A few months ago, I sifted through a stack of junk mail on my desk–“Neurosurgery Opportunity in North Dakota,” “Advances in Acromegaly,” “Katrina, Join Us in New Orleans!”–and tossed most of it. At the bottom of the pile was a big, floppy, colorful 2008 calendar from medical-device maker Medtronic. This I lingered over for a moment, then saved.
Medtronic’s navigation business, which creates technology that helps surgeons explore the human body, is headquartered at the foot of the Rocky Mountains. The calendar promised “stunning imagery from Colorado and stunning innovation from Medtronic.” Take September, which features an “autumnal sunset in a thriving aspen forest near Durango, Colorado.” This image is paired with a photograph of a piece of surgical technology that gets its own loving description: “Medtronic cranial navigation pointer probes provide an enhanced patient registration experience for a thriving neuronavigation practice.” I see the connection: thriving forest, thriving practice. I’ll take one of those pointer probes, please.
Where to hang this calendar, though? September might provide a pleasant piece of art for my office, but August, which features a blurry and bloody close-up of what I believe is probably a brain tumor as seen through a surgical microscope, might be pushing it. (“Doc, that calendar over there: what exactly … ?”) I figured that my kitchen was out, too.
There was a time when displaying such images made perfect sense to me. Years ago, thrilled to have been accepted to a neurosurgery residency program, I contacted a medical-device manufacturer to get my hands on a poster featuring detailed photos of aneurysm clips, which are used to close off a bulging area in a weakened arterial wall to prevent a hemorrhage in the brain. I had seen such a poster once before and was amazed by the clips’ variety of configurations and sizes. These small titanium devices are gems of form and function, perfectly engineered for their specialized task. Having finished medical school, I was about to embark on the seven-year training required to become a neurosurgeon. I wanted that poster.
I am surely not alone in loving the tools of my trade, nor in finding them physically exquisite. Surgeons are the natural technophiles of medicine, and neurosurgeons rely at least in part on especially advanced technologies. But there is a flip side to the wonder I feel, and it is this: each new technological advance promises a fresh cause for cursing in the operating room. Although the details change from decade to decade, and even from year to year, the source of consternation remains constant: the fiddle factor. It is, in essence, the same problem that arises with laptops, cell phones, digital cameras, and home theater equipment. When the complexity of your home theater system gets the better of you, though, it just means that you might not get to enjoy tonight’s basketball game in surround sound. In my job, the fiddle factor can have more serious consequences. This, after all, is brain surgery.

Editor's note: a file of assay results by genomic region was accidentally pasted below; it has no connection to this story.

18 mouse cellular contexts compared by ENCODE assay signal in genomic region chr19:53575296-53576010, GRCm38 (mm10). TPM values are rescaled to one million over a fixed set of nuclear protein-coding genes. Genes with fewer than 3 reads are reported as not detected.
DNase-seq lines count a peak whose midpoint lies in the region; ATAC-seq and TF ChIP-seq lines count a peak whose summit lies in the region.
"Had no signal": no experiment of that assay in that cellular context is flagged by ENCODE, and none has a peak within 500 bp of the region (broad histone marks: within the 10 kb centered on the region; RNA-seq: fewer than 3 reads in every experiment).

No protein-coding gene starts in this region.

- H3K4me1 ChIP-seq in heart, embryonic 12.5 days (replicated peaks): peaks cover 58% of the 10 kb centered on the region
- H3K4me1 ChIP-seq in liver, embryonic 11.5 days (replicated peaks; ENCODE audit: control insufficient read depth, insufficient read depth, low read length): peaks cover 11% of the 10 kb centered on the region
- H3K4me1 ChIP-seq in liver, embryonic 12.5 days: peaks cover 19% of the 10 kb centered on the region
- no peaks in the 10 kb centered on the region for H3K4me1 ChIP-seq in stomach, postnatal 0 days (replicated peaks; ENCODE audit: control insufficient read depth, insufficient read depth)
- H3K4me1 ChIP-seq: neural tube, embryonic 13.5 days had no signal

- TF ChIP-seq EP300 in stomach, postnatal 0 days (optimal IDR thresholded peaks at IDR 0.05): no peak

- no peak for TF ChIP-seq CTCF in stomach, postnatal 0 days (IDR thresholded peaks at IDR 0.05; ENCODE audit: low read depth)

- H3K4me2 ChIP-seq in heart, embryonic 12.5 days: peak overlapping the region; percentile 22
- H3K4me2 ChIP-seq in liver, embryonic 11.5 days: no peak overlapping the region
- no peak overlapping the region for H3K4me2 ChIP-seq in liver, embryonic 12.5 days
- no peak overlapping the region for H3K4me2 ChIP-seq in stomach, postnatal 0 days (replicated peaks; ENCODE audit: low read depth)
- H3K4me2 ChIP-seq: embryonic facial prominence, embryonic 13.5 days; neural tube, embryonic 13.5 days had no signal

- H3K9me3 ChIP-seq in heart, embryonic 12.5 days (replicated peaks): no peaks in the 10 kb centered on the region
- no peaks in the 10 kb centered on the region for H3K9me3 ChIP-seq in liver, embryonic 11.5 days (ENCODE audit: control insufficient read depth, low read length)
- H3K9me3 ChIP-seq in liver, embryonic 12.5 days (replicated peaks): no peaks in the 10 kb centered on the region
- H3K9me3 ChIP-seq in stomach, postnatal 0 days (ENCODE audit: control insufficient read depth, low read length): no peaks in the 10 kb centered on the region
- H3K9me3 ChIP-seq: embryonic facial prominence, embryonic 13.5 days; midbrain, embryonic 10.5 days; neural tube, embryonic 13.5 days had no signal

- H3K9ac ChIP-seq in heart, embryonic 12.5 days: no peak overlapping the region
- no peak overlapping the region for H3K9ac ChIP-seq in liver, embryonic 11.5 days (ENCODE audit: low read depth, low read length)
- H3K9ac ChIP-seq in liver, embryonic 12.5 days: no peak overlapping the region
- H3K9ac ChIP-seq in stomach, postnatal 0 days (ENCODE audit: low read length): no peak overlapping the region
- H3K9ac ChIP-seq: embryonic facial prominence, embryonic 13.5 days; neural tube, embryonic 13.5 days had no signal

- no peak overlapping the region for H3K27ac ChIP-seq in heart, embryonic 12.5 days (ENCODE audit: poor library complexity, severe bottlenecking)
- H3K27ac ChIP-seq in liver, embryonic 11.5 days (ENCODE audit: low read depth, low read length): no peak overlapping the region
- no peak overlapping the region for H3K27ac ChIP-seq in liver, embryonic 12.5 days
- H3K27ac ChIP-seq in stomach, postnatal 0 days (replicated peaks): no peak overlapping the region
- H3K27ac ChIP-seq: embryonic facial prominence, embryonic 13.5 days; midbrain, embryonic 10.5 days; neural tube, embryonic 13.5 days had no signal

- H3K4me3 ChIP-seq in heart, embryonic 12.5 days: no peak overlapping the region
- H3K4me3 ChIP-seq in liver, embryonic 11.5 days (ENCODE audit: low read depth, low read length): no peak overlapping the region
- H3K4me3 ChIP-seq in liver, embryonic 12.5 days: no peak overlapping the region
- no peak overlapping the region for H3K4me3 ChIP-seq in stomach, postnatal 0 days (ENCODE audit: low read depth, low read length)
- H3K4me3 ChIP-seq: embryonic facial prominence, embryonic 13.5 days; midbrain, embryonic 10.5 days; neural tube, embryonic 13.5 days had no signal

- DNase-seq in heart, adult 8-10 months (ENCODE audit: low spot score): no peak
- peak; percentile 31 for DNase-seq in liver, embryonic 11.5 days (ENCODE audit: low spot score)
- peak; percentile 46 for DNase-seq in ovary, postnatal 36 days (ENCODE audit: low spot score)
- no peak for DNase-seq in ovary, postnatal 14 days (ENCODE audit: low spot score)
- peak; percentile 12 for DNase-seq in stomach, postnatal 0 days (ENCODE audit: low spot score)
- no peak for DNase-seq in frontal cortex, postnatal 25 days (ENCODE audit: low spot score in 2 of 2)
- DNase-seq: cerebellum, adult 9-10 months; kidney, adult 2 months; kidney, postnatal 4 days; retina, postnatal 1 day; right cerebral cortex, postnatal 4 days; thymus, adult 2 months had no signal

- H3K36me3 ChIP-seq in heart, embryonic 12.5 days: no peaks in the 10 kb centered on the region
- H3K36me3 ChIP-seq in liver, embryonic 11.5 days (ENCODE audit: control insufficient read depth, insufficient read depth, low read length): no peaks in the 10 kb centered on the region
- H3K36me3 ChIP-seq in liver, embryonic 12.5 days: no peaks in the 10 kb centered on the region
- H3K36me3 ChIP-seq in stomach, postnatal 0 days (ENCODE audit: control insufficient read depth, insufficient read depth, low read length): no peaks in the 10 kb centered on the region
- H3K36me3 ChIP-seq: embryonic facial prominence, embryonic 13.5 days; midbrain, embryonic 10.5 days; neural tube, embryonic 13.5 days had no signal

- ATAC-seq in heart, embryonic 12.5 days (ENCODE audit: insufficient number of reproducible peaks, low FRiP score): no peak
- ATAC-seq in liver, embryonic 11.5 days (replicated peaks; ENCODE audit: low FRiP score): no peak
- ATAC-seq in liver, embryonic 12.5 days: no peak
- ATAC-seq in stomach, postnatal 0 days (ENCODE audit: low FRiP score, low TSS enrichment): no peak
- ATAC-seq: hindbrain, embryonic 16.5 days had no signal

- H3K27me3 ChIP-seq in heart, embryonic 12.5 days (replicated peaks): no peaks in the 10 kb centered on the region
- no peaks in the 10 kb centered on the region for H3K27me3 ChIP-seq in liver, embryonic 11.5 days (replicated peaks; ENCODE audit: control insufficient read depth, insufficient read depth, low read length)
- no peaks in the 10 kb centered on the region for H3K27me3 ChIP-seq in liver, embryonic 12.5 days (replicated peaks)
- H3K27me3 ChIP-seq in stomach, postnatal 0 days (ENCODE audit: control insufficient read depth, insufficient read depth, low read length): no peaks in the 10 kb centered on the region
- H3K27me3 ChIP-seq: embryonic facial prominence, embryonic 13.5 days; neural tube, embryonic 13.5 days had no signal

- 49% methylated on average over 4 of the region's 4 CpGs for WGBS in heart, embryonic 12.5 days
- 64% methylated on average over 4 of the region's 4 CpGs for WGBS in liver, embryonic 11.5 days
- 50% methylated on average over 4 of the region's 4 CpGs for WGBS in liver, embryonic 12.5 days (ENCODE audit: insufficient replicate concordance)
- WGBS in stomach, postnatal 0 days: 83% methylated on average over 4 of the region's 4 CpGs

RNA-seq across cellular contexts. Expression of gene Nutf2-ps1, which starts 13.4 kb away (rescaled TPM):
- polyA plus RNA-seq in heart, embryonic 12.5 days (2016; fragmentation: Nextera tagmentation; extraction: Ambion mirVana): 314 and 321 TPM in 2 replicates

Measure Twice, Cut Once
My profession has come a long way since the dark early days of exploratory surgery. Before the advent of computed tomography (CT) in the 1970s, a surgeon was often guided by clinical judgments about as vague as “It’s got to be on the left side.” Things got even better in the 1980s, with advances in magnetic resonance imaging (MRI). And in the decades since, neurosurgeons’ ability to target a lesion, such as a tumor–to figure out where it is in the brain, and then to actually find it at the time of surgery–has been aided dramatically by advanced imaging and the technology it has made possible.
The technology that always seems to impress visitors to our operating rooms is our navigation equipment. (“Navigation” sounds better than “computerized frameless stereotaxy,” so I will stick with that term.) Simply put, navigation technology affords us something like x-ray vision during surgery. With a specialized wand (or “pointer probe,” our Miss September), we can point to a specific location on or in a patient’s head, and the system will show us–we hope–the corresponding spot on a previously obtained MRI of the patient’s brain. It works well most of the time, but like almost every other technology we surgeons use, it has a few kinks and causes a few headaches.